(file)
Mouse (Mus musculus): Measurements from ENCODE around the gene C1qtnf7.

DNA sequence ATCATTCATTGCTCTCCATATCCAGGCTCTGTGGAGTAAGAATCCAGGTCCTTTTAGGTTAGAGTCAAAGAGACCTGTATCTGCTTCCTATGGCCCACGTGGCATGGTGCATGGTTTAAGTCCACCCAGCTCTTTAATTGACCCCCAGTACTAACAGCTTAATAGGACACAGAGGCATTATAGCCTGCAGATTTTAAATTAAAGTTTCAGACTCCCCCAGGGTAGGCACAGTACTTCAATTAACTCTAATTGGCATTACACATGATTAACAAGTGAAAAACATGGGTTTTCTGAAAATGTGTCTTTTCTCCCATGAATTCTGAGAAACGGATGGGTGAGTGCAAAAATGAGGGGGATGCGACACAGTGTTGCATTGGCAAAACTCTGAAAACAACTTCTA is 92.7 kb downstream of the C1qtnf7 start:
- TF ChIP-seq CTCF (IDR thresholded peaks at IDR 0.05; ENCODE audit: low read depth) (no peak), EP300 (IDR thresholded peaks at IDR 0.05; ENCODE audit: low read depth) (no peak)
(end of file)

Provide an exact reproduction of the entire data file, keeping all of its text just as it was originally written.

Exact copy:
Mouse (Mus musculus): Measurements from ENCODE around the gene C1qtnf7.

DNA sequence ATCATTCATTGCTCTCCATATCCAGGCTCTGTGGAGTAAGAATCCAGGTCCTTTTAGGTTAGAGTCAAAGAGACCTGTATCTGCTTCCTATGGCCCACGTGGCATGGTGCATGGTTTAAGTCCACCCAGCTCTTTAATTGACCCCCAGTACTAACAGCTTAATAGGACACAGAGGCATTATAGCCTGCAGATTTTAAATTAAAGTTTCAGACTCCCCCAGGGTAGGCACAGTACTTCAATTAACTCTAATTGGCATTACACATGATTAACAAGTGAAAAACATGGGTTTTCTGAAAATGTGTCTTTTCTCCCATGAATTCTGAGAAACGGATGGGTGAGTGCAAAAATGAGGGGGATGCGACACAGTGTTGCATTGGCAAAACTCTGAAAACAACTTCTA is 92.7 kb downstream of the C1qtnf7 start:
- TF ChIP-seq CTCF (IDR thresholded peaks at IDR 0.05; ENCODE audit: low read depth) (no peak), EP300 (IDR thresholded peaks at IDR 0.05; ENCODE audit: low read depth) (no peak)